Today is the feast of St. Joseph Calasanctius. He was canonized as a confessor of the faith. Heres what my Missal says of him:
“ St. Joseph Calasanctius, a Spaniard of noble family, famous for his charity towards children, founded the Piarists, or the Order Clerks Regular of the Poor Schools of the Mother of God for the education of you. He Died at the age of 92 A.D 1648.”
|Modern day Piarists. Notice the plad neckline the Rev. Father sports in the middle. I know I'm knit picking, but really?|
I thought it was important to take note of this day for a couple reasons.
- Common core implementation is going forward as quick as they can get it to go. I urge all of you to make yourselves aware of the matter. Below you will see a short introduction on this topic and why it needs to be stopped.
- The Communion verse for todays liturgy reads as follows: “Suffer the little children to come to Me, and forbid them not, for of such is the kingdom of God.”
Not being a Father there is no way that I can understand the magnitude of this command. Jesus tells us we must be like little children if we are to enter the kingdom of heaven, yet we sometimes put this off to the side and don’t delve too far into it because it’s a weird thought. But let us remember a child is completely dependent on his parent to fulfill his needs. Which brings me to last week ends Gospel were Christ reminds us not to be worried were we will get our food or clothing, for God provides for the birds of the air and the lilies of the field. Do we take a moment during our busy day to recognize our dependence on him, our absolute dependence on him for every breath, every movement? And do we then come to him like a child with unconditional love and thanks for this gift of life? I too often fail here.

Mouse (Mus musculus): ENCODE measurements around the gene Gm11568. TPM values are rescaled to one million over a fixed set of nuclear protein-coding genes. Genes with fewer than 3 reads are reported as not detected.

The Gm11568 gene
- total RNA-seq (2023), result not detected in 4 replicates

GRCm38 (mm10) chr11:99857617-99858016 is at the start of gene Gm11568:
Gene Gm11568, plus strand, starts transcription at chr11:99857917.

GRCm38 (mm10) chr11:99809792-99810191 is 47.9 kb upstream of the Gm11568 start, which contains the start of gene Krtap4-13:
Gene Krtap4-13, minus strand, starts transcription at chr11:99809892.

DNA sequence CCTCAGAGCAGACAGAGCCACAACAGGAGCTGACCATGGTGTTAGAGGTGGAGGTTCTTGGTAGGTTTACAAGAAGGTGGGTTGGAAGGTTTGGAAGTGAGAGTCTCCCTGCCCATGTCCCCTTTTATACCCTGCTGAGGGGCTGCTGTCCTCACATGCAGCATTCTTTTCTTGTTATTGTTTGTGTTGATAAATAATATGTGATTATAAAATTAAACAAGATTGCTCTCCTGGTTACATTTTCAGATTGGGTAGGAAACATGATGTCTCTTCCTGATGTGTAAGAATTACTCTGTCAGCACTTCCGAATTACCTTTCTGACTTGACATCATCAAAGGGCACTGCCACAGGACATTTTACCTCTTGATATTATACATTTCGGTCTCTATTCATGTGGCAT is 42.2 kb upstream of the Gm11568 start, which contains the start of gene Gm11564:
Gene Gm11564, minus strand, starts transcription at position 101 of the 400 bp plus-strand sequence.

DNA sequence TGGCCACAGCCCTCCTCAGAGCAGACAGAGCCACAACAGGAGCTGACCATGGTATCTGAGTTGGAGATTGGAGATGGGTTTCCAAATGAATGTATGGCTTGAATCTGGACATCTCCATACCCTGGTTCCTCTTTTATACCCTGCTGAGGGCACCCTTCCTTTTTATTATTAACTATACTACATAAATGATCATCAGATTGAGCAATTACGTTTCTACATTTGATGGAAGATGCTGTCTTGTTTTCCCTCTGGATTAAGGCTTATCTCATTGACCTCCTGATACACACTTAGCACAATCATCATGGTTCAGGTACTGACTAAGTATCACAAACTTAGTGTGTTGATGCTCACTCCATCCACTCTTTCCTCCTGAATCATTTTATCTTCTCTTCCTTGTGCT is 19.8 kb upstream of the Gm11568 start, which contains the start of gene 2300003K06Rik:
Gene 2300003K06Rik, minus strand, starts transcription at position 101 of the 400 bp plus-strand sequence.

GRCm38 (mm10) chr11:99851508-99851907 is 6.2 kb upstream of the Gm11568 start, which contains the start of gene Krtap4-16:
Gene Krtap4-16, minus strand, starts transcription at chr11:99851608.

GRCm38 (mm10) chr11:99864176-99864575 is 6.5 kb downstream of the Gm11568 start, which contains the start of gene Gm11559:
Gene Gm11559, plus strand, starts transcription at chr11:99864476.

I must learn to trust him more and myself less. Or as the Blessed Baptist put it I must decrease and he must increase. Until others see Christ in me, his meekness, his mercy his dependence on the Father, I cannot hope to attain heaven. Yet in his response to St. Peters question of “Then who can be saved?” Christ reminds us of our dependence on him, saying, “With men this is impossible: but with God all things are possible.”
Thanks be to God for his Grace and Mercy in a world set on self-dependence.